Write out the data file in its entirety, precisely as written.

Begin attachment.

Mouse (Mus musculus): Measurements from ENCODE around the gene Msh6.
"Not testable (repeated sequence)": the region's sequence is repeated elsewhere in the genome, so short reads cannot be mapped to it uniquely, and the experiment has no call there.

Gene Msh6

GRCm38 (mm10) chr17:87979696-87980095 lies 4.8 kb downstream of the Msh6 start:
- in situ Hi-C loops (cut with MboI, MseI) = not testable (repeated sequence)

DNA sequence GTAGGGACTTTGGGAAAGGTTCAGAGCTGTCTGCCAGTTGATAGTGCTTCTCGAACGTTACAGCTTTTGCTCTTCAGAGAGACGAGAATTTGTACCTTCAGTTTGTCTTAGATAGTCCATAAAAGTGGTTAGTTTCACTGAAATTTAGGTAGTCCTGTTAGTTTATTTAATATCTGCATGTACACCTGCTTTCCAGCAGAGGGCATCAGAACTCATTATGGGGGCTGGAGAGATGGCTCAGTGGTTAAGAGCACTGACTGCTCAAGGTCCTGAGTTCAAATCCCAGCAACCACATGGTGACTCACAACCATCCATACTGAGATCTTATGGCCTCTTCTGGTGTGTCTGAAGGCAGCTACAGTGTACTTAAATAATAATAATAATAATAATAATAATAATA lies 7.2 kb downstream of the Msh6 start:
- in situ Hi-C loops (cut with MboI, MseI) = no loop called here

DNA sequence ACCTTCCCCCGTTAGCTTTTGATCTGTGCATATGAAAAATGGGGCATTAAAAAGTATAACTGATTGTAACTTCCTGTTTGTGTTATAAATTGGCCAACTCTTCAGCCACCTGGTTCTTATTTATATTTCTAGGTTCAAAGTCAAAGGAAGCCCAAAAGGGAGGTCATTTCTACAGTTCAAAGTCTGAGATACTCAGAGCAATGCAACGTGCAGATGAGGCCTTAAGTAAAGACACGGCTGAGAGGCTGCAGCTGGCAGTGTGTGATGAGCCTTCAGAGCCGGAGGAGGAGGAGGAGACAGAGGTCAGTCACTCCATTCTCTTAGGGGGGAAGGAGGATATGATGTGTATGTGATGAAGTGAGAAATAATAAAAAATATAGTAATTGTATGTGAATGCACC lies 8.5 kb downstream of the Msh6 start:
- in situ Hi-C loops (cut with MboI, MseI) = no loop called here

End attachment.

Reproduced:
Mouse (Mus musculus): Measurements from ENCODE around the gene Msh6.
"Not testable (repeated sequence)": the region's sequence is repeated elsewhere in the genome, so short reads cannot be mapped to it uniquely, and the experiment has no call there.

Gene Msh6

GRCm38 (mm10) chr17:87979696-87980095 lies 4.8 kb downstream of the Msh6 start:
- in situ Hi-C loops (cut with MboI, MseI) = not testable (repeated sequence)

DNA sequence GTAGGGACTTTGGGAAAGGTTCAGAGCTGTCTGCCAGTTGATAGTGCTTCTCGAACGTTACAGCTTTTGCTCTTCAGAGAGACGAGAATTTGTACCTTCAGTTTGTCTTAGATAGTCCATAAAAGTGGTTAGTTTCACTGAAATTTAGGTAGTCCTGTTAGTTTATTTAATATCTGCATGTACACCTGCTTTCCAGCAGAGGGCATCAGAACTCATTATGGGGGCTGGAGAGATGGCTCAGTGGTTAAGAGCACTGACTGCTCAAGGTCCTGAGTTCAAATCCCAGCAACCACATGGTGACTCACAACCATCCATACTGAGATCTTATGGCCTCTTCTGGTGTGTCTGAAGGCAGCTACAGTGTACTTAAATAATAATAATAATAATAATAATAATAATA lies 7.2 kb downstream of the Msh6 start:
- in situ Hi-C loops (cut with MboI, MseI) = no loop called here

DNA sequence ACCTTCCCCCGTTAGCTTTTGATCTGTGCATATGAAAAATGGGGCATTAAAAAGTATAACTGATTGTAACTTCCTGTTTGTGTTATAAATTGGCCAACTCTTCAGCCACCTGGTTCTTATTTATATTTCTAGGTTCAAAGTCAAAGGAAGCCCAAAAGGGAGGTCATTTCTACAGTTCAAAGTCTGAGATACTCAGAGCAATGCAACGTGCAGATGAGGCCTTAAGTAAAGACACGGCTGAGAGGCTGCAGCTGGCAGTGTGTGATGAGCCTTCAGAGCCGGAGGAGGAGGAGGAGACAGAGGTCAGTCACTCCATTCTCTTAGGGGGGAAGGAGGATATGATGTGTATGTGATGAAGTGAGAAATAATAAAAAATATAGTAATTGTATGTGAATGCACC lies 8.5 kb downstream of the Msh6 start:
- in situ Hi-C loops (cut with MboI, MseI) = no loop called here